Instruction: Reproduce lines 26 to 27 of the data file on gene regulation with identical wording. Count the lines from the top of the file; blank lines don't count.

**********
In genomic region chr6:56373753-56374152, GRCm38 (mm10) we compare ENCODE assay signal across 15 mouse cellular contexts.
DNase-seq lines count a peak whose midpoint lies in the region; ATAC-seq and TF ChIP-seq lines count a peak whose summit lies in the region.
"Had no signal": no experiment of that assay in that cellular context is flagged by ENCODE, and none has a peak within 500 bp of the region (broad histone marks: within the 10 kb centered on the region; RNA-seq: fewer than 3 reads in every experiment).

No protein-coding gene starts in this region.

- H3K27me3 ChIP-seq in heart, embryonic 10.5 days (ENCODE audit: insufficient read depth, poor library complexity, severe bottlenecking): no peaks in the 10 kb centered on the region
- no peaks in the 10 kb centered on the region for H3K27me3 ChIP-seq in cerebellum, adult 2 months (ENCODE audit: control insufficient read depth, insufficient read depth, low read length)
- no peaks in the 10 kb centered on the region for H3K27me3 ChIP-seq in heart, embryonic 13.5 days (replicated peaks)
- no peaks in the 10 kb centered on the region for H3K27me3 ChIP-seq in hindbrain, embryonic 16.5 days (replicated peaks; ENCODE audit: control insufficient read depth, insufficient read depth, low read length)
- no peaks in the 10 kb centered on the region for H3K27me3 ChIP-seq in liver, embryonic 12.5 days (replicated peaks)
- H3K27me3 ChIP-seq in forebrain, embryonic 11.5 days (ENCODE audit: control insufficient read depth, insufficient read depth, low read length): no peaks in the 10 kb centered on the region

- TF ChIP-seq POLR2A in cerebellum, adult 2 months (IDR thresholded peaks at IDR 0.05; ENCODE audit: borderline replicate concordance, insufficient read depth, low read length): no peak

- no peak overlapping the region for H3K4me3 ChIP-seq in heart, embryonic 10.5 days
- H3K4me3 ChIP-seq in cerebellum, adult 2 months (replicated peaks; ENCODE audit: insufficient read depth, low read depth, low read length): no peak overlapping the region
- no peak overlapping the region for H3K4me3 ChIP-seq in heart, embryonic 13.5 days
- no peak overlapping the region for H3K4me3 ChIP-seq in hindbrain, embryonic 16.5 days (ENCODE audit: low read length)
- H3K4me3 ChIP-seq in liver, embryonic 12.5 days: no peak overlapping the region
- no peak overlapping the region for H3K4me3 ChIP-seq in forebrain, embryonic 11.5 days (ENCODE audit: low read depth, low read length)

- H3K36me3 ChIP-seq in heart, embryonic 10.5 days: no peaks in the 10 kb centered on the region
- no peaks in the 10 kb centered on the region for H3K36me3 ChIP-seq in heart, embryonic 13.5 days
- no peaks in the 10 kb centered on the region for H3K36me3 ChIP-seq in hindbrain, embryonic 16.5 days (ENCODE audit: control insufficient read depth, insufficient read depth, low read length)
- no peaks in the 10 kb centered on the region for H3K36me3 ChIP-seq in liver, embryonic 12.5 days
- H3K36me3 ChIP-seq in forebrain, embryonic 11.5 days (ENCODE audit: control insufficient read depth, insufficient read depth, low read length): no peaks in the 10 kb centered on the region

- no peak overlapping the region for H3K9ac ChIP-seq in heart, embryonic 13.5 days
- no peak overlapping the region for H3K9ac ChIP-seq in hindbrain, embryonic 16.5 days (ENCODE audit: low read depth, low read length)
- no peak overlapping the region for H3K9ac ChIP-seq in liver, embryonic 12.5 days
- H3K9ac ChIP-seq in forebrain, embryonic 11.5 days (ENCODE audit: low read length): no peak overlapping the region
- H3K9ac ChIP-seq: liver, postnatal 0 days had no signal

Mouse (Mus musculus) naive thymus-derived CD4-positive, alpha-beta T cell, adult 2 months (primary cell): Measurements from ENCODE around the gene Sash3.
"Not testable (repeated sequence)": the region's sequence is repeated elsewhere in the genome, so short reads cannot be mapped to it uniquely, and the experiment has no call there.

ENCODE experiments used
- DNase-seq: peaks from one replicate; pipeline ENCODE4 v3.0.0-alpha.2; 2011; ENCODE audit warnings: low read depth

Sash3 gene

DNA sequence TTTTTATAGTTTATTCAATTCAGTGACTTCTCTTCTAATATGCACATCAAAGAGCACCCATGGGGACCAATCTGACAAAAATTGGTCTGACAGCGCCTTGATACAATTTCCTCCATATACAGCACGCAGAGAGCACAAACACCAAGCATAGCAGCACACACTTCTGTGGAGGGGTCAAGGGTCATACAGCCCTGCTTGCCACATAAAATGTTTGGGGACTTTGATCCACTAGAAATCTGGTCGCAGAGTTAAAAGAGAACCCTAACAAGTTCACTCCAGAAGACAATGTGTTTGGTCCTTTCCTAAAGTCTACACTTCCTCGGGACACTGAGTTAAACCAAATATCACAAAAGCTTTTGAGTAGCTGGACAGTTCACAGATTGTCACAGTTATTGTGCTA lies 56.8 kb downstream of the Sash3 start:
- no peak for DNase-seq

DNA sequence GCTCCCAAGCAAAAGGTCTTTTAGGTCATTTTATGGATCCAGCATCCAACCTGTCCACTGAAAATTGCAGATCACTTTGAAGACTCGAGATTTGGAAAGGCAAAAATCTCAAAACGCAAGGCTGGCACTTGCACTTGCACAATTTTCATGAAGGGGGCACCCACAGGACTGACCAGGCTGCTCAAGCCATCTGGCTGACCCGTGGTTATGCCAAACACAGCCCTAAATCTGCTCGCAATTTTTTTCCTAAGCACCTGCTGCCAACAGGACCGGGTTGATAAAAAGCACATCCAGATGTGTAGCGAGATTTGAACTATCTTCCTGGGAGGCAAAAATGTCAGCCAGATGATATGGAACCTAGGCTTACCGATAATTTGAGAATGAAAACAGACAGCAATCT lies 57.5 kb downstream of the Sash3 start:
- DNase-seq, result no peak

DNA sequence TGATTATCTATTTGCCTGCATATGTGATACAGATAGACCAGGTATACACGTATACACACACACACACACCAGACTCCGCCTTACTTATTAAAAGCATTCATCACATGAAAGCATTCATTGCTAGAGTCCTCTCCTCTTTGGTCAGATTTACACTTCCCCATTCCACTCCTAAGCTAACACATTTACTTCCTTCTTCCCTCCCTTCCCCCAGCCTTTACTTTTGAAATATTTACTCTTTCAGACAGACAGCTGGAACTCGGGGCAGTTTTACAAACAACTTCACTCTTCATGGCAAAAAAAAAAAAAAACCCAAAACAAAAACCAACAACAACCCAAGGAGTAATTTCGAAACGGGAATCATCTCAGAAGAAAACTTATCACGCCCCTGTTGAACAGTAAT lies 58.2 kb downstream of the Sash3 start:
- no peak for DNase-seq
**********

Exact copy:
- H3K9ac ChIP-seq in forebrain, embryonic 11.5 days (ENCODE audit: low read length): no peak overlapping the region
- H3K9ac ChIP-seq: liver, postnatal 0 days had no signal